Barbara Creed, talks about the monstrous feminine, in her article “Horror and the Monstrous-Feminine: An imaginary abjection” and this shows how the woman, in horror movies is terrifying and Grace shows us the most terrifying type of woman: a mother who has lost her family.
Grace revolves around the story of Madeline, the mother of Grace, and her life after she the car crash which killed her husband and unborn child, Grace. Madeline, unable to grasp or accept the fact that her child is dead, still bears the child and come the time of her birth, she gives birth to a still-born child. Disregarding the fact that Grace is a still-born, Madeline kept her in her nursery and still took care and one day, Grace mysteriously comes back to life.
Even though it is evident that the child is different than others, Madeline still cared for Grace and wasn’t bothered by the fact that the child was practically dead and has come back to life. Here we see what Mark Jancovich discusses in the General Introduction about how people as rational beings in horror films tend to go to extremes especially when they are at a loss, they would accept things or events that would usually happen in normal circumstances.
For example, Madeline wasn’t bothered that she was keeping a dead baby in her house and acting as if it was real. Out of desperation, she decided to take it as normal and just accept that somehow, her baby came back to life. It didn’t worry her that Grace needed and wanted were different from the usual needs of a normal baby. She even to extremes and kills people to keep Grace a secret because she knows in the back of her mind that it was out of the norms. Moreover, Madeline even bought meat for Grace even though she was portrayed as a strict vegan in the film.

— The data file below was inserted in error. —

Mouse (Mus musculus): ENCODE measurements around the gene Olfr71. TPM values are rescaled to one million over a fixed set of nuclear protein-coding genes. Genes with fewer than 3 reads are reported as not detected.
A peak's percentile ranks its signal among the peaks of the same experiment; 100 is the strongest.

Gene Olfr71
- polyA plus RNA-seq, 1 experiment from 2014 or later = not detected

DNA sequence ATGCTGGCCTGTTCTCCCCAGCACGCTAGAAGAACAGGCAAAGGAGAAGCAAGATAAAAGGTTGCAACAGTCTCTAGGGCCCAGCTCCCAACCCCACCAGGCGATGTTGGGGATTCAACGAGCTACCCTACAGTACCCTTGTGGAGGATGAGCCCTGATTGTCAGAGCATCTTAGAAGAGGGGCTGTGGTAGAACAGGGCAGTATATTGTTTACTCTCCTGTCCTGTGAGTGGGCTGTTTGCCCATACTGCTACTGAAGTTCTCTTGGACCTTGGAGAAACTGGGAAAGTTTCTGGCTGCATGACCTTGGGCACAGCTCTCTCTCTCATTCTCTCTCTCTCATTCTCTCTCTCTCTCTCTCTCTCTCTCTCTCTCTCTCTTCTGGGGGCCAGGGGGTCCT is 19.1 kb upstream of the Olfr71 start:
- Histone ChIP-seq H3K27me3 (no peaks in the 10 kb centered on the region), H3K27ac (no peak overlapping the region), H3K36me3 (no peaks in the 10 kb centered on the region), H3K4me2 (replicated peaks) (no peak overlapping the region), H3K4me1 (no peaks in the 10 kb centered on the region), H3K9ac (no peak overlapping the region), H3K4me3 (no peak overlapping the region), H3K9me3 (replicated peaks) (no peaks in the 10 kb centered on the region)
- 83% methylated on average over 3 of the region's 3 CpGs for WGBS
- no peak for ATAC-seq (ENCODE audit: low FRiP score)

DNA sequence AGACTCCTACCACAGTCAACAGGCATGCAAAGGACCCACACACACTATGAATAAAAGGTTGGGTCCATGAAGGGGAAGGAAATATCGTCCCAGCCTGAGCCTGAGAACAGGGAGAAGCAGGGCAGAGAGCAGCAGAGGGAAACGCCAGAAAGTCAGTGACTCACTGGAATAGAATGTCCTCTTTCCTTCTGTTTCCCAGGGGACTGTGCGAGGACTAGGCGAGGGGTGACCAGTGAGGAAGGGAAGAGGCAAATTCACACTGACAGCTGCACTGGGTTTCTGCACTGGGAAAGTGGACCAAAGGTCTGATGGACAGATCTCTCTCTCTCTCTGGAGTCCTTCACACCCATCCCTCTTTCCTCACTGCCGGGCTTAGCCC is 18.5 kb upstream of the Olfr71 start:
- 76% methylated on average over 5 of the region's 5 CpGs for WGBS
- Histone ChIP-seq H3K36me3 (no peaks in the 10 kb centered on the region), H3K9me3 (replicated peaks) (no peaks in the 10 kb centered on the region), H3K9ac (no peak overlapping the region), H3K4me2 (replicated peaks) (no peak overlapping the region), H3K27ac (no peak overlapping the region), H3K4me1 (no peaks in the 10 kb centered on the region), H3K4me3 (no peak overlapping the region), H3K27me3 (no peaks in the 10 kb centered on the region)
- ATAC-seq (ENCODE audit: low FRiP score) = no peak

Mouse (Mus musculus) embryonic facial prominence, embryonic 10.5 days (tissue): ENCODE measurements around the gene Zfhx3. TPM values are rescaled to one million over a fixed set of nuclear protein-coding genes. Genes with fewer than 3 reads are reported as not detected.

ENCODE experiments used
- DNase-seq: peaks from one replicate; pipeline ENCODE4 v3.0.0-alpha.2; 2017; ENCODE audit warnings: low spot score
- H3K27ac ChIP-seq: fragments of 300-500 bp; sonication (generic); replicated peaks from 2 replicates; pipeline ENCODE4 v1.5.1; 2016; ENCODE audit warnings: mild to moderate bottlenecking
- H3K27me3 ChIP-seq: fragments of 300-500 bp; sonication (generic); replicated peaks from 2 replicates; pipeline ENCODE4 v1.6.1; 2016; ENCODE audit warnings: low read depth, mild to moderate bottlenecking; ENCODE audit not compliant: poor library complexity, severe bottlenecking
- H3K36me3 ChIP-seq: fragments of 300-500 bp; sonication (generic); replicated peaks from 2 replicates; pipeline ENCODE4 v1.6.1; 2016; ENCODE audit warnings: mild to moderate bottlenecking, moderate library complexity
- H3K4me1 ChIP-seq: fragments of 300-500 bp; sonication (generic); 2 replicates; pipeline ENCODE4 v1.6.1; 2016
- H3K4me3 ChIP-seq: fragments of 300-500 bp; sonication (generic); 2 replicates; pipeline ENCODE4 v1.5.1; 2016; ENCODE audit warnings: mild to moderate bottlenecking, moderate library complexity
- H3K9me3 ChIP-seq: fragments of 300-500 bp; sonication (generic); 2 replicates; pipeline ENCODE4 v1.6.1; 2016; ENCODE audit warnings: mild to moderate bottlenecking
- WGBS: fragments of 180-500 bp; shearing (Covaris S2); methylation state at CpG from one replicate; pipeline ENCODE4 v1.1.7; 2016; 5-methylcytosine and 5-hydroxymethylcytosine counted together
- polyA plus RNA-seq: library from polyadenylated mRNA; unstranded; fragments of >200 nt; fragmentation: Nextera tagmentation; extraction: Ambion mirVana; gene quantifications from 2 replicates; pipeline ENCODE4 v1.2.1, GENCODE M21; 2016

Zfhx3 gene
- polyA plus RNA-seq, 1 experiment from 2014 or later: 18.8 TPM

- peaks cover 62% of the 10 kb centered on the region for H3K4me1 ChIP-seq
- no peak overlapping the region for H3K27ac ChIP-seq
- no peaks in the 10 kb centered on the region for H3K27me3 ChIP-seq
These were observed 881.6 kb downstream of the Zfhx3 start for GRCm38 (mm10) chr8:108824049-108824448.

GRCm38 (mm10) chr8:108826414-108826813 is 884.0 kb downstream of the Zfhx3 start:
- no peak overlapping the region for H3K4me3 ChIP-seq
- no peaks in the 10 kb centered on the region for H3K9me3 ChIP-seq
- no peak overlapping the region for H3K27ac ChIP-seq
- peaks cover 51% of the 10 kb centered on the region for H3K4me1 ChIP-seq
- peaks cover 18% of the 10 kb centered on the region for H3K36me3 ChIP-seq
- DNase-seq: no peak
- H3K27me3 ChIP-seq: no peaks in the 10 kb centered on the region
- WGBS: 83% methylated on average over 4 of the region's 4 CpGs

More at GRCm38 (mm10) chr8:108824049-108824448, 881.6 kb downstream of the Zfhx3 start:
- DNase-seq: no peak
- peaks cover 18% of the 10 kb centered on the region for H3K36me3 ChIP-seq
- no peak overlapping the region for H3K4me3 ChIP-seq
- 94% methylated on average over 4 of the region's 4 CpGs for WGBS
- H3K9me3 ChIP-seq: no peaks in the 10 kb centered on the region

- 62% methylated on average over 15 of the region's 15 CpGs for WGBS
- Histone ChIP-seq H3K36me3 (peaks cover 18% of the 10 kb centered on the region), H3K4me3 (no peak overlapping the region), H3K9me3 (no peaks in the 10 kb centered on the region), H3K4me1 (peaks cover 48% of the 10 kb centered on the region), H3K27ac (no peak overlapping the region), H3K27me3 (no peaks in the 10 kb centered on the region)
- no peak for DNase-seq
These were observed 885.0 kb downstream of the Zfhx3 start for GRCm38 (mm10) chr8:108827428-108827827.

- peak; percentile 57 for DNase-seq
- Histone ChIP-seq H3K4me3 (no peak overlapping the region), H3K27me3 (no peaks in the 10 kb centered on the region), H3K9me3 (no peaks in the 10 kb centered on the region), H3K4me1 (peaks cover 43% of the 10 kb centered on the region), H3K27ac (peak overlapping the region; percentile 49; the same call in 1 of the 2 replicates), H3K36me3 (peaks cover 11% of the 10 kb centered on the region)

We also have another character, Vivian, the grandmother of Grace and the mother of Michael, Madeline’s husband who passed away. Similar to Madeline, Vivian is suffering from the loss of her child and here we see another example of a monstrous-feminine and how mothers can be terrifying. Vivian is seen in the movie as controlling and that is not uncommon to some people but Vivians attitude worsens throughout the movie and can be described as monstrous. Vivian develops jealousy towards Madeline who gets to “keep” her baby and even schemes against Madeline to try and steal Grace from her. Again, even though Grace is not a normal baby. Vivian also tries to convince the doctor into declaring Madeline as unstable and unfit to take care of Grace, in the hopes of stealing Grace.
The monster in this movie takes the form of Grace, a baby, and in the context of the movie, I feel that in a way, it disagrees or deviates from the basic formula of a horror film which is normality being threatened by the monster. But in the movie, Grace is not treated as a threat by the two mothers, instead, they welcome Grace and not treat her as an “other”. On the other hand, although it seems that they became happy due to the circumstances and is not threatened in any way, Grace poses a threat to the normality of society. Surely, when Grace is discovered by other people, the news would spread that Madeline is harboring a potential devil-child and be taken away from her. Also, not known to the mothers, Grace poses a threat to their state of mind because they are willing to accept something that is extremely out of the norm
The movie portrays how strong a mother’s love for her children are. We are given the example of two mothers mourning the death of their children and out of desperation and absolute grief, resorts to disturbing and extreme measures to regain the feeling of being a mother.
Mark Jancovich. “General Introduction.” Horror, The Film Reader (Routledge, 2002)
Robin Wood. “The American Nightmare: Horror in the 70s.” Horror, The Film Reader (Routledge, 2002)
Barbara Creed, “Horror and the Monstrous-Feminine.” Horror, The Film Reader (Routledge, 2002)